Philosophy is neither a preparation for theology nor a handmaid of theology� Instead, it is a potential rival of theology, for it represents a world view that must invariably conflict with the biblical view of God and the world. Yet it is not necessarily an enemy of theology, for the Spirit of God works in the world as well as in the church. The partial truths that it stumbles upon can be brought into the service of theology.
The Value of Tradition
In regard to tradition, Erickson quickly brushes aside its significance as a true source for theology. According to Erickson, "History is theology's laboratory, in which it can assess the ideas that it espouses or considers espousing." Thus, he gives tradition an experimental and advisory role, but not an authoritative position. Indeed, it appears that tradition is no more than another name for experience.
From an evangelical perspective, I agree with Erickson's Scripture-centeredness in his theological method. I also agree with Erickson's attempts to relate theology to other sources of authority. As far as I can tell, Erickson does not consider reason, tradition, and experience to necessarily be at odds with the theological task.
My main difference with Erickson centers around his use of tradition as a theological source. I would accord tradition much greater significance than Erickson. In the hierarchy of available sources I would assign it second place, with reason and experience tied in third place. Our experience and reason can be very misleading (and faddish, being bound to contemporary standards) if not interpreted through the grid of Holy Scripture as seen in and through the historic traditions of the Christian faith.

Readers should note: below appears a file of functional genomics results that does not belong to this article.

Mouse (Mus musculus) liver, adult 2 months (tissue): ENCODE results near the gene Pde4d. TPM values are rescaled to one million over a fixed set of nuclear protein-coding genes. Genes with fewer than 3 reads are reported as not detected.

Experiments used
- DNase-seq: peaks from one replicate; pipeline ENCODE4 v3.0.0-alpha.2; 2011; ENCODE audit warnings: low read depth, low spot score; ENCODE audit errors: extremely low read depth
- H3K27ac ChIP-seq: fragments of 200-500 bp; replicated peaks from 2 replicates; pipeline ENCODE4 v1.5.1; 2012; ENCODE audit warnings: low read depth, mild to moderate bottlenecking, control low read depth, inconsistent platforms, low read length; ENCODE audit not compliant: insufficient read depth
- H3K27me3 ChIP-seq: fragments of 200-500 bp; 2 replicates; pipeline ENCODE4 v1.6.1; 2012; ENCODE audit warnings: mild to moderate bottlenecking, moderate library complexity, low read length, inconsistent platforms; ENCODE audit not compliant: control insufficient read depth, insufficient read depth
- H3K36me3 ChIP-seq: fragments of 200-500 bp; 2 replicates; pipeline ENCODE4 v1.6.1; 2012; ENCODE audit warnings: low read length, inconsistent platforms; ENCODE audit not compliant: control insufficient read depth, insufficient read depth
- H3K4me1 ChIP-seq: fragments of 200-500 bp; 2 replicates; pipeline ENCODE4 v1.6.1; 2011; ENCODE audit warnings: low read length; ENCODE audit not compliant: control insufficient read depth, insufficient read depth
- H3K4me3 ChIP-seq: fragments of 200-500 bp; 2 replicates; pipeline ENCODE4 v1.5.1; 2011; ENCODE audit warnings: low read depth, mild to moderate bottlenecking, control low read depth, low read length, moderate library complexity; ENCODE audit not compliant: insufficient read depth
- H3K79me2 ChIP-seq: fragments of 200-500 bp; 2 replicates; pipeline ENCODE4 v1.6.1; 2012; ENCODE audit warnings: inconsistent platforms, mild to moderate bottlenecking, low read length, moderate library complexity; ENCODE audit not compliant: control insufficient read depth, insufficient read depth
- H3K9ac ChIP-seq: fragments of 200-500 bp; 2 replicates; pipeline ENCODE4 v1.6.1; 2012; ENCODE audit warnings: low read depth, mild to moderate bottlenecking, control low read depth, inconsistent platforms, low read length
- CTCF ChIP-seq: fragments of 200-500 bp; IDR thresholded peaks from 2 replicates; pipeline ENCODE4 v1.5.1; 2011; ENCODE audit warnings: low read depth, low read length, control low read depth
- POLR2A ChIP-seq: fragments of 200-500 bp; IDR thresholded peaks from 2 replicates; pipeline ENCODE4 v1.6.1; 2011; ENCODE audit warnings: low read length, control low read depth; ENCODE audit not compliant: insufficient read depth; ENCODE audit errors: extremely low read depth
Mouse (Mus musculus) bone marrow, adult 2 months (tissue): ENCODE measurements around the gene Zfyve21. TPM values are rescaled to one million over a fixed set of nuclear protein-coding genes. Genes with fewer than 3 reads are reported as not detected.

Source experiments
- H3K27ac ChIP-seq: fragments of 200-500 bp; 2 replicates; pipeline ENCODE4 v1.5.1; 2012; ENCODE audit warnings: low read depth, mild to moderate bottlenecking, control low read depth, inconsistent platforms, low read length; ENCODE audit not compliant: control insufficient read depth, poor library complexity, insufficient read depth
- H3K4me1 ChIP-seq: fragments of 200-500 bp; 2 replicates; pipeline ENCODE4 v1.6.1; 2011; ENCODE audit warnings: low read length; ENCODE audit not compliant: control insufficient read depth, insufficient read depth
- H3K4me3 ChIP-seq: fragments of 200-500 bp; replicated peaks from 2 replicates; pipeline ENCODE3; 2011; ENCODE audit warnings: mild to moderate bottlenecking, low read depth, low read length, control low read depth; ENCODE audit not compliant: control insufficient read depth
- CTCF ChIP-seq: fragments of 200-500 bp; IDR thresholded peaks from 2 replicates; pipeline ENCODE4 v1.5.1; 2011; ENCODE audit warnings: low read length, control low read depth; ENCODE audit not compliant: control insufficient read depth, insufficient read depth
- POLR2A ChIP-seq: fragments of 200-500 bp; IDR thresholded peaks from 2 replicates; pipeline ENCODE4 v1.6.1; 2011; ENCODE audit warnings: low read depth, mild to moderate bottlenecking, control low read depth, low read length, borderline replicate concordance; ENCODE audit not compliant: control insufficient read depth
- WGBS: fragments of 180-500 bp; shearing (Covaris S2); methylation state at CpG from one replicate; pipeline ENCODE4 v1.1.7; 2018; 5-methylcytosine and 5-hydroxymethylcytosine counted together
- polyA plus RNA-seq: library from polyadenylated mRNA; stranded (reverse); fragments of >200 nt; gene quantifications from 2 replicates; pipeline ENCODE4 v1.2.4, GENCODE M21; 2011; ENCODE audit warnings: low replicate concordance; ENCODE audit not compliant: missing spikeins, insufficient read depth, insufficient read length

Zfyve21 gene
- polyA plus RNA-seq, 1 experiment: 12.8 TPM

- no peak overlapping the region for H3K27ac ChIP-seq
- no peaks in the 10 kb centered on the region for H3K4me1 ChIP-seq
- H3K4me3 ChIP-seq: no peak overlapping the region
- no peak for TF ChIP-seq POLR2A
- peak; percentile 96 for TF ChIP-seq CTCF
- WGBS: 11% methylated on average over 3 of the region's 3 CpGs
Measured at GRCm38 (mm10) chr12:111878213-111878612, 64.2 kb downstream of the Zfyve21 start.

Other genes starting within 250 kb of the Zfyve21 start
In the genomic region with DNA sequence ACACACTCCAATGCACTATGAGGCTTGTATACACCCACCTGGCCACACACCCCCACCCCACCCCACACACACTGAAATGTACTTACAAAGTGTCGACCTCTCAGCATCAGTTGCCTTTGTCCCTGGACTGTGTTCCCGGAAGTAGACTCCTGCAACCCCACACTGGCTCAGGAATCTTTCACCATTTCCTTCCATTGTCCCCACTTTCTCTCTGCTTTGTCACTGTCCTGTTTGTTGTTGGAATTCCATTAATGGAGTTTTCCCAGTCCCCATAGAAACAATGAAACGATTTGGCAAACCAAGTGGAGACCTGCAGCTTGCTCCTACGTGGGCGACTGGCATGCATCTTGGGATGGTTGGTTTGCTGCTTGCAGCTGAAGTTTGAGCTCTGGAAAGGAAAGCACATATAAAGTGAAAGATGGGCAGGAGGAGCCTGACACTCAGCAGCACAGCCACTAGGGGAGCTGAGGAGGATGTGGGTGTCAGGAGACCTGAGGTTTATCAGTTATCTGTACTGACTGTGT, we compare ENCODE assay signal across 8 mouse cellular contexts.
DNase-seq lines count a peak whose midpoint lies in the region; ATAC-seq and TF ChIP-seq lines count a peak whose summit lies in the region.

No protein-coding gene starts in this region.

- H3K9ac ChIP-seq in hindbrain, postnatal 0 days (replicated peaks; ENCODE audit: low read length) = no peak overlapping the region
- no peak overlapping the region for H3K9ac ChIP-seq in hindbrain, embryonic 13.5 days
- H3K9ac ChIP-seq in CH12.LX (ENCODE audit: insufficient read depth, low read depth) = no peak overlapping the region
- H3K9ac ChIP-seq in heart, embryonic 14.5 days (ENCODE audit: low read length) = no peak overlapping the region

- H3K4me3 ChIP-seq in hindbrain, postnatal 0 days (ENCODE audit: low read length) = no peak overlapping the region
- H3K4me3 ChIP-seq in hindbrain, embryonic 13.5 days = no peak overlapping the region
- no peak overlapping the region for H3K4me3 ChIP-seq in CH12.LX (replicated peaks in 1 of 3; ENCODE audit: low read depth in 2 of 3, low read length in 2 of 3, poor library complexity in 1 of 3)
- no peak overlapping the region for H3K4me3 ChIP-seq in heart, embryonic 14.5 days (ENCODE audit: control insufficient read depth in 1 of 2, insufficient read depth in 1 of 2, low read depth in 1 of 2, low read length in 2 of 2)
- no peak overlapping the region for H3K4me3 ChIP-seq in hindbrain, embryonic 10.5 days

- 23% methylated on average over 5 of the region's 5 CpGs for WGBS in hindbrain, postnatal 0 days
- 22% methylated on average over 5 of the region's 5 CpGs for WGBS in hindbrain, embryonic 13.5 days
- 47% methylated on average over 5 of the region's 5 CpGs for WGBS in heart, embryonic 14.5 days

I agree with Vincent of Lerins that all authentic and binding Christian teaching must be established in light of what "has been believed everywhere (ecumenity), always (antiquity), and by all people (universality of consensus)." I believe that this is summarized in the first four ecumenical creeds and the historic "rule of faith". Evangelicals are none the stronger for abandoning or forgetting these authoritative sources.
Evangelicals are suspicious at best and forgetful at worst when it comes to tradition. I do not believe that tradition is bad in and of itself. Indeed, a common received tradition is the very tie that binds Christians together. When ancient traditions are abandoned, we are not left tradition-less. Rather, new traditions are developed to replace them. In the process, the new traditions are usually faddish in nature, having no context outside the present moment in which to analyze their relative value. The test of time is the best test of truth and the traditions of the past have either passed this test or revealed their inadequacies. Either way, they are a stable point for engaging in the theological task.
I believe a distinction must be drawn between tradition and traditionalism. Traditionalism views tradition as the highest authority and thus relegates Scripture to equal or lesser authority. On the other hand, to consider tradition as a source of authority in the theological task, is not to succumb to the error of traditionalism. When tradition is properly viewed as a valid, yet a lesser, authority than Scripture, it proves very helpful and illuminating.
The Priority of Biblical Revelation